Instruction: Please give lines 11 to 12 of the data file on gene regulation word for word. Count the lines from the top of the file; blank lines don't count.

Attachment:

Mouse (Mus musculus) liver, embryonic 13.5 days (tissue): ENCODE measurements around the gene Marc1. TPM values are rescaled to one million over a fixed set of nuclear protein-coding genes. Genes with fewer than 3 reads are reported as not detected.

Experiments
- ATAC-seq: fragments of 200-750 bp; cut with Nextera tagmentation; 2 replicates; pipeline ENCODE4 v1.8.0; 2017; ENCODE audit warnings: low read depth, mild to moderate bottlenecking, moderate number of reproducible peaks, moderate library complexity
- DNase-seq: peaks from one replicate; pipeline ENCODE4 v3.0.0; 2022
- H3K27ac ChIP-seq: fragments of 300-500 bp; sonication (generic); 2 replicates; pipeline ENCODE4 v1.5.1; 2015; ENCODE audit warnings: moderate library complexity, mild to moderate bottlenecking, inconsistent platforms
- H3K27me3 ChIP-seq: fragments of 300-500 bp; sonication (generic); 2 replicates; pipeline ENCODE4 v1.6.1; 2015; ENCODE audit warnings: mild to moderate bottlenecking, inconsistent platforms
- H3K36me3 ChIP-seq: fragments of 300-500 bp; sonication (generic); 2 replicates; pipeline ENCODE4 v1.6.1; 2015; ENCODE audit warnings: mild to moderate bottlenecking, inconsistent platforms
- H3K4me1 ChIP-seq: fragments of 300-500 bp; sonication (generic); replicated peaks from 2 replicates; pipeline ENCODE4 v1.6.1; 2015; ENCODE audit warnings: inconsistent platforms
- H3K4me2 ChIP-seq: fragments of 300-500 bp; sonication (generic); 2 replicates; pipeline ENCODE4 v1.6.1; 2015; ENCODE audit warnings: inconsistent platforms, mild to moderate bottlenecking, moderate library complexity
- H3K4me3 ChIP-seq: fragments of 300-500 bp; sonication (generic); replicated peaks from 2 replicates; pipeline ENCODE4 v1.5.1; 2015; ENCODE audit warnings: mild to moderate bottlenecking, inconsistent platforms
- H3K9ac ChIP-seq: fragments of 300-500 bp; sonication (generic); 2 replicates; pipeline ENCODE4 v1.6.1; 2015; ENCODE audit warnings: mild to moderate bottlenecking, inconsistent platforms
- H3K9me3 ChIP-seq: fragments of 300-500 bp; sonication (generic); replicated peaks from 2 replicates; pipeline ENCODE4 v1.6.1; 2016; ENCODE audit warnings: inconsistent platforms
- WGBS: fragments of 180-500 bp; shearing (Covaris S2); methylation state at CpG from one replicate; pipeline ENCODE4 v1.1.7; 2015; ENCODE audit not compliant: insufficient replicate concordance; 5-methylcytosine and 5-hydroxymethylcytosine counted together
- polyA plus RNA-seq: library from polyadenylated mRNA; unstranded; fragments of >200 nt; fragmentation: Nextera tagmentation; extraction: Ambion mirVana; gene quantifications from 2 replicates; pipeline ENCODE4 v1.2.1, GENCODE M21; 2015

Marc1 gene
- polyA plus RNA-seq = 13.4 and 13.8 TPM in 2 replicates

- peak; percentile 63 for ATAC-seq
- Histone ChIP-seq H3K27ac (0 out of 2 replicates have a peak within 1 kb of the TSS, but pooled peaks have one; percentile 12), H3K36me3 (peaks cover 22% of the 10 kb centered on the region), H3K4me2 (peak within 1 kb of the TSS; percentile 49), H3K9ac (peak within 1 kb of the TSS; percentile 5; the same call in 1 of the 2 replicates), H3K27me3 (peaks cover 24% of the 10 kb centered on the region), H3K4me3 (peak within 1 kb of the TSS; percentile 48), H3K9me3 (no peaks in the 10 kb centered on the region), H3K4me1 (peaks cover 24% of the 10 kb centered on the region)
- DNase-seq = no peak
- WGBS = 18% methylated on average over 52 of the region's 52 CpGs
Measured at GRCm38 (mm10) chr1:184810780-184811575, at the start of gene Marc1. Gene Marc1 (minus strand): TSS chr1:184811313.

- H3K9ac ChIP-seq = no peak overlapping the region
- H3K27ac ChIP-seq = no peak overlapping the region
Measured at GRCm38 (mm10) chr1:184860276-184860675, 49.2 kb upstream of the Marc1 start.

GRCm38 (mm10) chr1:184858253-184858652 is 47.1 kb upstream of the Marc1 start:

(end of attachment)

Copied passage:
- H3K9ac ChIP-seq: fragments of 300-500 bp; sonication (generic); 2 replicates; pipeline ENCODE4 v1.6.1; 2015; ENCODE audit warnings: mild to moderate bottlenecking, inconsistent platforms
- H3K9me3 ChIP-seq: fragments of 300-500 bp; sonication (generic); replicated peaks from 2 replicates; pipeline ENCODE4 v1.6.1; 2016; ENCODE audit warnings: inconsistent platforms